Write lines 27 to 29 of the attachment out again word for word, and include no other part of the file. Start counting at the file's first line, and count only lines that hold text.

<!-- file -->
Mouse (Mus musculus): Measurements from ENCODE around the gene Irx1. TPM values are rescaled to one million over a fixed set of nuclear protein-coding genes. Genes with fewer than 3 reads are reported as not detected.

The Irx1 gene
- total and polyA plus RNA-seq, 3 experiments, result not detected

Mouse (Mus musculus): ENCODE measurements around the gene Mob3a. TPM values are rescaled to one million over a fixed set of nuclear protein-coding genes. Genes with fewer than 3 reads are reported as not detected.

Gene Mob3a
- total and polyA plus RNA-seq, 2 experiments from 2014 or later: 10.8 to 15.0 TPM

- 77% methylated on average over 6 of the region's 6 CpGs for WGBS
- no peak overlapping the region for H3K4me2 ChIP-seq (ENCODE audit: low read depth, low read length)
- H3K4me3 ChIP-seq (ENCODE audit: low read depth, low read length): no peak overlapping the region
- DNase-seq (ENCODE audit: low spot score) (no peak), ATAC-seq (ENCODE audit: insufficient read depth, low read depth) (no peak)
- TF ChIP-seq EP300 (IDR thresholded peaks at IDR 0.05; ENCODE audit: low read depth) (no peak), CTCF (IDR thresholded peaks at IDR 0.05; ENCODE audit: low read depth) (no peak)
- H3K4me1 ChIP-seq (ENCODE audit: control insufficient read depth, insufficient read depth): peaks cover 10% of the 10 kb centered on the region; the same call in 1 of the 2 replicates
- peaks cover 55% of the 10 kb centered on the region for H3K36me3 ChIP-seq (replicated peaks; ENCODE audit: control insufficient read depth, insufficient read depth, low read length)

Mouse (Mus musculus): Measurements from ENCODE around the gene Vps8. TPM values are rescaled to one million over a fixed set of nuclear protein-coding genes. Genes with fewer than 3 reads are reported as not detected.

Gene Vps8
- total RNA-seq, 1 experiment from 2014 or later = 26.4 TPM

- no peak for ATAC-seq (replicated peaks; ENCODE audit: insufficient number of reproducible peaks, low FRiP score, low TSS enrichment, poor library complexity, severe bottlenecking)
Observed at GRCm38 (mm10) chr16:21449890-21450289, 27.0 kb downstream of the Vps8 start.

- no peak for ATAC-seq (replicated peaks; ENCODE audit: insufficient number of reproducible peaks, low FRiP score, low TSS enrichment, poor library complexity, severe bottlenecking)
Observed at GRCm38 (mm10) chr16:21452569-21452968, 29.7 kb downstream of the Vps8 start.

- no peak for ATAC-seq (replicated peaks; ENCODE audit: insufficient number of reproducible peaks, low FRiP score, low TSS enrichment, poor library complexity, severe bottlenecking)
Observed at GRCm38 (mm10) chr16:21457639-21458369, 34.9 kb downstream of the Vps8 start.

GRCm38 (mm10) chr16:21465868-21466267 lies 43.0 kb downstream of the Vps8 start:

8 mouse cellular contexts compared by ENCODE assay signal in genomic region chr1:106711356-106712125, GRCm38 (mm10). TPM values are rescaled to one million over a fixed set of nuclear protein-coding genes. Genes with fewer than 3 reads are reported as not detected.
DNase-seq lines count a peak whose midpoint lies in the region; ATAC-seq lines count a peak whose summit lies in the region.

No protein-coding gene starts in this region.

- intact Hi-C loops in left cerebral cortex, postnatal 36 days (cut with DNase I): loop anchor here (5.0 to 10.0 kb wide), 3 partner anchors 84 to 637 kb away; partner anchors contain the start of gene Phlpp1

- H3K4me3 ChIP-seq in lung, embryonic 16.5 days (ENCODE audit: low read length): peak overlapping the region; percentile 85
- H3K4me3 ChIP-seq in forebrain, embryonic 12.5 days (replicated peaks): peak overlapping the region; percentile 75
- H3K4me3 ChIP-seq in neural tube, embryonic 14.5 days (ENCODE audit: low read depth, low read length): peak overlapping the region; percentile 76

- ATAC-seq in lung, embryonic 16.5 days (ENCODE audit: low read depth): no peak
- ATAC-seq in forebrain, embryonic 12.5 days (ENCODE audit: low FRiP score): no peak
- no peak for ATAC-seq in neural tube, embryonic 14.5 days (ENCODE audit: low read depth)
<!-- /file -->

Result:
- intact Hi-C loops in left cerebral cortex, postnatal 36 days (cut with DNase I): loop anchor here (5.0 to 10.0 kb wide), 3 partner anchors 84 to 637 kb away; partner anchors contain the start of gene Phlpp1

- H3K4me3 ChIP-seq in lung, embryonic 16.5 days (ENCODE audit: low read length): peak overlapping the region; percentile 85
- H3K4me3 ChIP-seq in forebrain, embryonic 12.5 days (replicated peaks): peak overlapping the region; percentile 75